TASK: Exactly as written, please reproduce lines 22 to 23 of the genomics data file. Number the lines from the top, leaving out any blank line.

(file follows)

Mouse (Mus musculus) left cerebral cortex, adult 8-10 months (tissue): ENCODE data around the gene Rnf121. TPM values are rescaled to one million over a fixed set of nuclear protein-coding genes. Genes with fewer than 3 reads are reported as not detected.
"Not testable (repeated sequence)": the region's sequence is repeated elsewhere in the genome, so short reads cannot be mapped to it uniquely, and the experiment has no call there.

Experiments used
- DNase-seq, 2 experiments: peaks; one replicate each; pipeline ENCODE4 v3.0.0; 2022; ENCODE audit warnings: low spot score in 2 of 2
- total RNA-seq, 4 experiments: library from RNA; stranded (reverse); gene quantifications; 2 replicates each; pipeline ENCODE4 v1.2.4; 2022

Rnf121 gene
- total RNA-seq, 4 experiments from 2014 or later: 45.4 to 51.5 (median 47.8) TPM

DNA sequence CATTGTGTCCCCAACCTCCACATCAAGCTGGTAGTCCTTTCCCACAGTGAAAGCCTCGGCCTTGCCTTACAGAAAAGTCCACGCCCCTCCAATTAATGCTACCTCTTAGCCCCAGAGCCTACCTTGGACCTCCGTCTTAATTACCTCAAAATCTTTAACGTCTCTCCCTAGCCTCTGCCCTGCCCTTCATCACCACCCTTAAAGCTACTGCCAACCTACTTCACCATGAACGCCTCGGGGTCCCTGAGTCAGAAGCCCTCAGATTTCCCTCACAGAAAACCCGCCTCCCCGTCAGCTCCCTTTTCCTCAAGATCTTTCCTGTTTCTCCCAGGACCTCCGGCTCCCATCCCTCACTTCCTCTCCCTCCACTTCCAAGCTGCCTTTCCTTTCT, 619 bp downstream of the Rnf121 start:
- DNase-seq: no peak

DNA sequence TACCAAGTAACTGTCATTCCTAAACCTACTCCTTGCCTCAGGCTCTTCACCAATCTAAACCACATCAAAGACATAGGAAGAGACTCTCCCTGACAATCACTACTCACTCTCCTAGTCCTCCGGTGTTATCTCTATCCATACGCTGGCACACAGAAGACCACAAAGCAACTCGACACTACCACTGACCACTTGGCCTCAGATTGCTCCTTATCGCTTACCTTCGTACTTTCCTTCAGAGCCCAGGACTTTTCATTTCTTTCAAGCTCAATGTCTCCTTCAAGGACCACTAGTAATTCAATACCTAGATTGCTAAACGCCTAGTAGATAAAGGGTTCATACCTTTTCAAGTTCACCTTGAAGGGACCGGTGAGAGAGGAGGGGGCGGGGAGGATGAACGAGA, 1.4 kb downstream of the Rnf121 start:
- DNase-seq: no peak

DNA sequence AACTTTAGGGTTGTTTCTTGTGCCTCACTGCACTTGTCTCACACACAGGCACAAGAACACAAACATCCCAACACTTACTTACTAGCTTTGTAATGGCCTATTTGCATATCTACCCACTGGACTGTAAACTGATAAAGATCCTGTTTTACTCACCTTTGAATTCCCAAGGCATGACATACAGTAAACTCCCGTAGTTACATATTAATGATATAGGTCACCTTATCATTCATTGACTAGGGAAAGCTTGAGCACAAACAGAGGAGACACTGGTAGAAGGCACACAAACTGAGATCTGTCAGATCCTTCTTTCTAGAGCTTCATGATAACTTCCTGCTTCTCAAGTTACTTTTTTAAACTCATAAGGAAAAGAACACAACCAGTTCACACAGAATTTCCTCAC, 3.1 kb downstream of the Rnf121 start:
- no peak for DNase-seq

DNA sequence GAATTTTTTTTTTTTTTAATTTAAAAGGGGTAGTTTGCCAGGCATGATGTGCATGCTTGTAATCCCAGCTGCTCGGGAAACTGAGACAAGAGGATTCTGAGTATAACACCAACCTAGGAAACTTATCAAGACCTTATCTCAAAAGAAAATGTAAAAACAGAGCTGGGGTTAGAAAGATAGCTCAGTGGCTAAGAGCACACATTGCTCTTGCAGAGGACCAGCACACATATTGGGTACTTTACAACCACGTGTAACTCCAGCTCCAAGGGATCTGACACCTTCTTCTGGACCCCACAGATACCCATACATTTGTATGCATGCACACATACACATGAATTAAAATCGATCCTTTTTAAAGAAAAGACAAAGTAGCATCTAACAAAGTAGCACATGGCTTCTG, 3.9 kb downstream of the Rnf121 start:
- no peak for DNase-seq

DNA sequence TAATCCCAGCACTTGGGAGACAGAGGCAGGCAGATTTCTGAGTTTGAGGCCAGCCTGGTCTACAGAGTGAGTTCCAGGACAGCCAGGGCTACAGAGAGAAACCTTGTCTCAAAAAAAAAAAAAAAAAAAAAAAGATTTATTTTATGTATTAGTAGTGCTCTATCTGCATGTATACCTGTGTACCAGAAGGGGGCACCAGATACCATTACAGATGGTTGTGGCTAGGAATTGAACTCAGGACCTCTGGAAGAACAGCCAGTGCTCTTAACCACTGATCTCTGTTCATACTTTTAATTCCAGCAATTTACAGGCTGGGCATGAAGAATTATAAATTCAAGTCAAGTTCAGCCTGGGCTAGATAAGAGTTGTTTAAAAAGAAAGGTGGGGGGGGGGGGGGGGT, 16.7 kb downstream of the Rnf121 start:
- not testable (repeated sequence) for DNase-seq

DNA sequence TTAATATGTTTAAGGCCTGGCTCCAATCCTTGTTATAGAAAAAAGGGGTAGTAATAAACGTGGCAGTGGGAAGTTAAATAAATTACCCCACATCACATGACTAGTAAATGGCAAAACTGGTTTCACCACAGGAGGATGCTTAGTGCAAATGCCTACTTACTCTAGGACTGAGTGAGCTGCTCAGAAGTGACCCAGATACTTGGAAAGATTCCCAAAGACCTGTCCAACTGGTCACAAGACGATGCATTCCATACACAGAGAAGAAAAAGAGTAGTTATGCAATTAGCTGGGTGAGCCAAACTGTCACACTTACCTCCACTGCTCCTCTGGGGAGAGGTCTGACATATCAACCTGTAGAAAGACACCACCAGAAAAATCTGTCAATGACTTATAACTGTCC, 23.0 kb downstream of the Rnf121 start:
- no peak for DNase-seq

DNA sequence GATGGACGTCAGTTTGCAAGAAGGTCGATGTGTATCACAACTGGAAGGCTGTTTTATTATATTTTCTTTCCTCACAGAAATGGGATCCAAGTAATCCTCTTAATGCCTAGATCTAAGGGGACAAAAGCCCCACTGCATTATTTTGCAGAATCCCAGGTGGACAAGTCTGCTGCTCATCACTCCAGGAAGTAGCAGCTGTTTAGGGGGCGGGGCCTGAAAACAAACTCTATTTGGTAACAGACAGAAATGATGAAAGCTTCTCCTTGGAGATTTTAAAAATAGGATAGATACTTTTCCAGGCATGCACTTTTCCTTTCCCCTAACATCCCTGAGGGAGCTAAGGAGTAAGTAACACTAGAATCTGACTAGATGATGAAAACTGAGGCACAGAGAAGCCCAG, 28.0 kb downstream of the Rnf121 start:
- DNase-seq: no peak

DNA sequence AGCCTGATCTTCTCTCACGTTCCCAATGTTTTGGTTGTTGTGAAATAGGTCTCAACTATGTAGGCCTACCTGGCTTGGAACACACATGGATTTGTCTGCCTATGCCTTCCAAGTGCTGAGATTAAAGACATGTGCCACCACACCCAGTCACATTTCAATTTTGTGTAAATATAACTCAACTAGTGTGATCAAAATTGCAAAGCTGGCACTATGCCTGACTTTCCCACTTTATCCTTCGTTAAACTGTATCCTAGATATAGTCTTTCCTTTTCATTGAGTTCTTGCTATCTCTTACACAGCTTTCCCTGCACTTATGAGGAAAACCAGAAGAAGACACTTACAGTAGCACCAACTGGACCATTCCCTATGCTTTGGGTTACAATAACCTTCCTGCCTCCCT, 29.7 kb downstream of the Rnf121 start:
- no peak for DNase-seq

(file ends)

DNA sequence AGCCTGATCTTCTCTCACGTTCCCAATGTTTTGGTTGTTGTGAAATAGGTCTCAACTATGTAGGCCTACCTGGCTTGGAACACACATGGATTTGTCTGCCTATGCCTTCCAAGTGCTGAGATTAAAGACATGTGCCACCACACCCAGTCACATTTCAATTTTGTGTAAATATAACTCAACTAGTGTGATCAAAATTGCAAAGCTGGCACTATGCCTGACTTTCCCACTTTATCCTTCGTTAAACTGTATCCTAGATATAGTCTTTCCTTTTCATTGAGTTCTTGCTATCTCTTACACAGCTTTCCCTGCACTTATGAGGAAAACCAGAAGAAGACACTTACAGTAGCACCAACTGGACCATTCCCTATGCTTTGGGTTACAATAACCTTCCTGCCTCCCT, 29.7 kb downstream of the Rnf121 start:
- no peak for DNase-seq